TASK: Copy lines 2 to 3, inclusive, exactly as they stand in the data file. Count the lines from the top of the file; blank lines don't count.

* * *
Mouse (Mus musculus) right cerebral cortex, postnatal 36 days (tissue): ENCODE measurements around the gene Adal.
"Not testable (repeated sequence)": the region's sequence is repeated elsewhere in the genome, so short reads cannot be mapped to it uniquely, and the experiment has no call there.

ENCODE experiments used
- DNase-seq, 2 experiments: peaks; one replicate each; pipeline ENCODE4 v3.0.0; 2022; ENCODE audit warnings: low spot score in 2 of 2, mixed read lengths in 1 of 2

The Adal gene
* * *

"Not testable (repeated sequence)": the region's sequence is repeated elsewhere in the genome, so short reads cannot be mapped to it uniquely, and the experiment has no call there.

ENCODE experiments used